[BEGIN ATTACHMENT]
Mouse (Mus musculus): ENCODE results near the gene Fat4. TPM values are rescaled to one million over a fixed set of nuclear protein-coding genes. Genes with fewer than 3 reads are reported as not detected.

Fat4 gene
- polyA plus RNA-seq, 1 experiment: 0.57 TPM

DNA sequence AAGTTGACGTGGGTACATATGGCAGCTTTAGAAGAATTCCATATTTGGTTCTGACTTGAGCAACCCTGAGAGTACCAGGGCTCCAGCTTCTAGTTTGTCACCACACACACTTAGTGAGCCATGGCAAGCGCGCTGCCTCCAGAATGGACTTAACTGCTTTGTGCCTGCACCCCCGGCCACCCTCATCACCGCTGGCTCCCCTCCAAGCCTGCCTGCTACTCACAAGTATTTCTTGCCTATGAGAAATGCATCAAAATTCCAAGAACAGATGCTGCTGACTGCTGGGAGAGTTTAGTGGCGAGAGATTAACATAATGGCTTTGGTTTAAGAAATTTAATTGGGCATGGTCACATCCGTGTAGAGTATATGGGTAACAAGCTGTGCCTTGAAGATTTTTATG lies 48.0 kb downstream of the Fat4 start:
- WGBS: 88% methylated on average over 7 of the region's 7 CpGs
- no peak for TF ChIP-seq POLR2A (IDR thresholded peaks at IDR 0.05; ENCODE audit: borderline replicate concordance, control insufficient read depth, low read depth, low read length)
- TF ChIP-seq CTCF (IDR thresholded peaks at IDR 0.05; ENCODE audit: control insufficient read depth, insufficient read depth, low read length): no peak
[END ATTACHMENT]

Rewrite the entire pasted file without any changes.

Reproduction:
Mouse (Mus musculus): ENCODE results near the gene Fat4. TPM values are rescaled to one million over a fixed set of nuclear protein-coding genes. Genes with fewer than 3 reads are reported as not detected.

Fat4 gene
- polyA plus RNA-seq, 1 experiment: 0.57 TPM

DNA sequence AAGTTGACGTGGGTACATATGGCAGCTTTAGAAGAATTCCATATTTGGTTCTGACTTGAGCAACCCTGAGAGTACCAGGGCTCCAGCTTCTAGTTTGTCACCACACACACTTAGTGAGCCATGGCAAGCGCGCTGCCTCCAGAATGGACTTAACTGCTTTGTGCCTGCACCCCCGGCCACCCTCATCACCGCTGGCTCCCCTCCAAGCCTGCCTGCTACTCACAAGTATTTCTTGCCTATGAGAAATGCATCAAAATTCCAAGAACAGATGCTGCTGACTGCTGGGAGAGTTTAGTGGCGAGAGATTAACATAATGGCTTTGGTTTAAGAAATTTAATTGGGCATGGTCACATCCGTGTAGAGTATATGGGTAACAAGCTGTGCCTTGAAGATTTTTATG lies 48.0 kb downstream of the Fat4 start:
- WGBS: 88% methylated on average over 7 of the region's 7 CpGs
- no peak for TF ChIP-seq POLR2A (IDR thresholded peaks at IDR 0.05; ENCODE audit: borderline replicate concordance, control insufficient read depth, low read depth, low read length)
- TF ChIP-seq CTCF (IDR thresholded peaks at IDR 0.05; ENCODE audit: control insufficient read depth, insufficient read depth, low read length): no peak